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It is a medium sized dove, distinctly smaller than the Wood Pigeon, similar in length to a Rock Pigeon but slimmer and longer-tailed, and slightly larger than the related Turtle Dove, 30–33 cm long from tip of beak to tip of tail, with a wingspan of 47–55 cm, and a weight of 125–240 g. It is grey-buff to pinkish-grey overall, a little darker above than below, with a blue-grey underwing patch. The tail feathers are grey-buff above, and dark grey tipped white below; the outer tail feathers also tipped whitish above. It has a black half-collar edged with white on its nape from which it gets its name. The short legs are red and the bill is black. The iris is red, but from a distance the eyes appear to be black, as the pupil is relatively large and only a narrow rim of reddish-brown iris can be seen around the black pupil. The eye is surrounded by a small area of bare skin, which is either white or yellow. The two sexes are virtually indistinguishable; juveniles differ in having a poorly developed collar, and a brown iris.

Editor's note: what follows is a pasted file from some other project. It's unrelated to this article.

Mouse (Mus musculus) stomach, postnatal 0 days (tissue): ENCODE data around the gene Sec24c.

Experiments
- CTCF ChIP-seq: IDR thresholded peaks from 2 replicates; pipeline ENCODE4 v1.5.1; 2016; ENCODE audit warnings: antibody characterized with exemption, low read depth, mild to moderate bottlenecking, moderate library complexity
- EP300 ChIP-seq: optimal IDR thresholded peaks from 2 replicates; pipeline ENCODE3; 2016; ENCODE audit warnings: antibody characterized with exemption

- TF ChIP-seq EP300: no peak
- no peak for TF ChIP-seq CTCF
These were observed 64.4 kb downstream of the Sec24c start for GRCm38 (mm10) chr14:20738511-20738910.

Collared Doves typically breed close to human habitation wherever food resources are abundant and there are trees for nesting; almost all nests are within a kilometre of inhabited buildings. The female lays two white eggs in a stick nest, which she incubates during the night and which the male incubates during the day. Incubation lasts between fourteen and eighteen days, with the young fledging after fifteen to nineteen days. Breeding occurs throughout the year when abundant food is available, though only rarely in winter in areas with cold winters such as northeastern Europe. Three to four broods per year is common, although up to six broods in a year has been recorded.